Lionel, where does the Church teach that those "invisible" cases of people of people having been infused with the supernatural virtues cannot be saved unless they become formal members of the Church.
Please answer this question directly. If you cannot do so, then your distinction is contrived.Lionel:
I know you are sincere but you still have not understood what I am saying.I am not useing the familiar apologetics of the SBC-SSPX on this subject.I am asking you to step aside from theology for a second, since the theology mentioned in the Letter of the Holy Office 1949, is meaningless and does not apply.
In a way they kind of duped all of us, including me.
There is no physical case of the baptism of desire.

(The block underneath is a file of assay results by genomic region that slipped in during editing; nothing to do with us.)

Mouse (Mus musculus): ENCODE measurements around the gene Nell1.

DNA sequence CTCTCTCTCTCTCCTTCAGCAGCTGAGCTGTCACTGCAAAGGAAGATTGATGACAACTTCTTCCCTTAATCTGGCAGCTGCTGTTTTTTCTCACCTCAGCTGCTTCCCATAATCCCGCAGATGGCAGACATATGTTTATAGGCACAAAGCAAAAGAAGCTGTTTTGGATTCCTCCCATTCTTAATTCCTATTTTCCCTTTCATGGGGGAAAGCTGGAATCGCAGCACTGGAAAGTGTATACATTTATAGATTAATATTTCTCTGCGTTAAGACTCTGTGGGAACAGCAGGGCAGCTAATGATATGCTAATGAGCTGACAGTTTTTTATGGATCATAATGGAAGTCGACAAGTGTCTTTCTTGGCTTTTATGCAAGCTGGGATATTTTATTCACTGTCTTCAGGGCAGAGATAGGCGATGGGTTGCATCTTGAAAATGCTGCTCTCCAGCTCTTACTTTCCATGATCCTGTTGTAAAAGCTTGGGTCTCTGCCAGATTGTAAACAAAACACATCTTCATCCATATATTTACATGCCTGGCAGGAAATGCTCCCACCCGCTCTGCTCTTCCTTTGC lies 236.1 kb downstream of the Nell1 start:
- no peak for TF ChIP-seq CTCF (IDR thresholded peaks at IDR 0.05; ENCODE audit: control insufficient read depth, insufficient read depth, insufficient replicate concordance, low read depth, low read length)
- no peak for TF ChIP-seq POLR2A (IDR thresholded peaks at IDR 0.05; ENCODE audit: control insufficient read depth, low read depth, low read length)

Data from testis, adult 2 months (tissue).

There is no known case of the baptism of desire.
We cannot meet ot see any one saved with the baptism of desire.
Yet they have created a theology over this non existent case.
There are all sorts of theological speculation of a case which does not exist.
There is no connection between the theology of the Letter(1949) and the dogma extra ecclesiam nulla salus(EENS).
All that theology is fine in itself it is rational and acceptable but the moment it is placed in relation to EENS it is meaningless.It has nothing to do with EENS.
For example 'God can infuse the virtue of faith in someone's soul...without that person being on the formal membership roster of a parish'.Yes. Wonderful. Acceptable. But your not saying this has any connection with EENS?
It has not connection.
Since a theoretical case cannot be an objective exception to all needing to be fomal members of the Church for salvation.
To be an exception some one has to exist.
The magisterium did not notice this . They overlooked this error in 1949. Then Cardinal Joseph Ratzinger carried over this error onto many Church documents e.g Redemptoris Missio.